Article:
Al Capone sits upon his throne. Haunted by the shadow of legacy, his mind deteriorates as only the most malevolent ghosts of his past haunt him. This is the story of Capone, but according to a recent Polygon profile, it might also be the story of Josh Trank.
Written over four years, this piece is an objective look into the life of the notorious Chronicle director. After the fallout of the failure of his Fantastic Four, Trank went into exile. Overtaken by stories of a difficult “Josh Trank” he didn’t recognize, he underwent years of radio silence. That is, until he decided to transform his pain into art. The result is Capone, a chilling, unusual film that not only is a roaring return for Trank, but it may also just be his best work.
Unlike the majority of gangster biopics, Capone has no interest in its subject’s triumphant rise. Instead, the film follows Al “Fonzo” Capone (Tom Hardy) as he lives out the last year of his life in a Palm Springs mansion. To make matters more complicated, he has reached the point where syphilis has taken control of his mind and body. From there, it’s a matter of watching the slow implosion of the former king of the outlaws.
Enjoyment of Capone is entirely contingent on one thing: Tom Hardy’s DEFCON 1-level bonkers performance. If you didn’t think Hardy as a human/alien hybrid who eats uncooked lobsters was strange enough, Hardy’s Al Capone is right up your alley. His croaking, demonic voice pierces through your very soul. He speaks in near non-sequiturs. He doesn’t even bat an eye when he defecates himself… multiple times. The make-up department turns Capone’s face into a hideous canvas that allows Hardy to bulge his eyes and contort his face.
To many, Hardy’s Capone will be a live-action cartoon character. To this critic, his work is nothing short of staggering. Hardy pulls out all of his tricks to make Capone a grotesque husk of a man. It verges on caricature, but that works for what Trank and co. are trying to do here. He is the externalization of mental and physical decay, with pieces of his former self struggling to get out. A prime example is a scene where Fonzo and his family are watching The Wizard of Oz. Unprompted, he gets up and starts singing right along to “If I Were The King of The Forest”, remembering his youthful vigor before slinking back into his eternal Hell.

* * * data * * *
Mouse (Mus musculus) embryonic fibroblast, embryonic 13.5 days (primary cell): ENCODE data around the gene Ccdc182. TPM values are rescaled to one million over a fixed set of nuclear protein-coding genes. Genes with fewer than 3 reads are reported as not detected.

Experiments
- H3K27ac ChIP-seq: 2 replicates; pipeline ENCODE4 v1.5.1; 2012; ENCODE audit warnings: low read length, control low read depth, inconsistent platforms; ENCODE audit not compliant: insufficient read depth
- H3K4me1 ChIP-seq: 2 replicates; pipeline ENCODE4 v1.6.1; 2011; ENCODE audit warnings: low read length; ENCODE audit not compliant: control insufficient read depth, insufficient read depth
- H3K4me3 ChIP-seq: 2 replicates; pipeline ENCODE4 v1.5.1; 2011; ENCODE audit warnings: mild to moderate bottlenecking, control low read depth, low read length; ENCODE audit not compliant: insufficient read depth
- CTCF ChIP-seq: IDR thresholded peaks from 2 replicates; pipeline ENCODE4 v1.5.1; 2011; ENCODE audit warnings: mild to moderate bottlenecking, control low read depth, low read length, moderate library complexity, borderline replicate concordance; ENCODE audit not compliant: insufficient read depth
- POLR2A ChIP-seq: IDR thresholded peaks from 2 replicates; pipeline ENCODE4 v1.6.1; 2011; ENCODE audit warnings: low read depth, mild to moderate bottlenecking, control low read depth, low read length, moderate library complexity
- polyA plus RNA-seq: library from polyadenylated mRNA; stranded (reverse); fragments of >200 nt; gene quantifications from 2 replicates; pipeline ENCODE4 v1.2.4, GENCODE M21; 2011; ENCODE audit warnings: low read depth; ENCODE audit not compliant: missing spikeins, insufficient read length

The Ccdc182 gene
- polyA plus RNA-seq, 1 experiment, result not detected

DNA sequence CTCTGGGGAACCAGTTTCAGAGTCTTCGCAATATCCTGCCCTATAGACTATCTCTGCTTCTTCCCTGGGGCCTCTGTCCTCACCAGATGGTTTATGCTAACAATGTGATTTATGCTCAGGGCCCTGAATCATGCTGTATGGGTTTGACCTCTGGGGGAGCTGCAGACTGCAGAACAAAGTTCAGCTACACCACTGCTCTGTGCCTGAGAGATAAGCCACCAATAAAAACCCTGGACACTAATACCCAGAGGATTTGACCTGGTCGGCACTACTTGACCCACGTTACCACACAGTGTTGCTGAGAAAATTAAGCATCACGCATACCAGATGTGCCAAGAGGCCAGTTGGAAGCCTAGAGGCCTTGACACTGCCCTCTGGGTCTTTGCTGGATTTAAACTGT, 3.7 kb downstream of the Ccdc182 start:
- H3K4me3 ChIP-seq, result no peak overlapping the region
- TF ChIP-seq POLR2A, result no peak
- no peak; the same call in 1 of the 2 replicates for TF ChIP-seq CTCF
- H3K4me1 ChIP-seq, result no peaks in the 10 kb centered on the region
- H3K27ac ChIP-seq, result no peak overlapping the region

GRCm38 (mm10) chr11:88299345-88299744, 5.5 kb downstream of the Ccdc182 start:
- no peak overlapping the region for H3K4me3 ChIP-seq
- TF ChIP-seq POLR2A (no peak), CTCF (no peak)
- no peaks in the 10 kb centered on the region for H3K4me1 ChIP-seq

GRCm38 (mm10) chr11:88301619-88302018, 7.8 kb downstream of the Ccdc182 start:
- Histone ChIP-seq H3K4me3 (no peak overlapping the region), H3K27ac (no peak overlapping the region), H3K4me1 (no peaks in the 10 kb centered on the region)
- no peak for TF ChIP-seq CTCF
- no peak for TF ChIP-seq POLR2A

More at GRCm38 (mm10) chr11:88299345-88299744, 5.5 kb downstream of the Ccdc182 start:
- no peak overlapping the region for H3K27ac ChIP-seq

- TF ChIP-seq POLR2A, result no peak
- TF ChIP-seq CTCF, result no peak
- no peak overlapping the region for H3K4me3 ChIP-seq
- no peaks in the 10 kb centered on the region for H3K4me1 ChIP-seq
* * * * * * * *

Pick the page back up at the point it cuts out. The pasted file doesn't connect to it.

Trank builds the entirety of Capone around this performance. It’s a risk that pays off. Shot by Mulholland Drive director of photography Peter Deming, the film takes on a surreal Lynchian quality where past and present exist at the same time. Trank’s deliberate editing, bravely unusual screenplay, and an eerie score by El-P work to sow doubt into what’s going on. We know that there’s apparently $10 million that Capone’s hidden somewhere and that the FBI is on his trail. We know that he has an estranged son. On top of that, both his son and his doctor (Kyle MacLachlan) are in cahoots with the FBI. But do we?
Paranoid uncertainty pervades the picture. Scenes of normalcy like Capone hanging out with an old mob buddy (Matt Dillon) give way to Fonzo shooting down an alligator. A trip through his mansion turns into a trip through time back to his glory days, where a full party where Louie Armstrong waits for him. Capone spirals further in further until the point comes where he’s shooting a golden Tommy Gun in his courtyard wearing a diaper.
This is the type of image that could be comedic to some, but here reads as frightening, and even sad. That’s because Capone avoids the usual gangster movie cliches and opts instead to be something uncommon: a gangster horror film. We’ve seen these movies flirt with the idea of broken legacy, but that’s usually confined to the last 10 minutes. Capone makes us confront the ugly nature of losing stature, trying to reckon with what you’ve done in the past while also combating your mind.
It’s compelling when you parallel it with the post-Fantastic Four times Trank spent rethinking his own legacy. However, it’s more compelling when you take it universally. Having your reality ripped from you is a terrible thing. The rise and fall of gangsters have been seen many times throughout cinema history. But that fall has never been made so operatically tragic. Just as he reinvented the superhero genre with Chronicle, Josh Trank has completely rethought the gangster flick. –James Preston Poole
Capone is now available to rent or buy on Digital HD.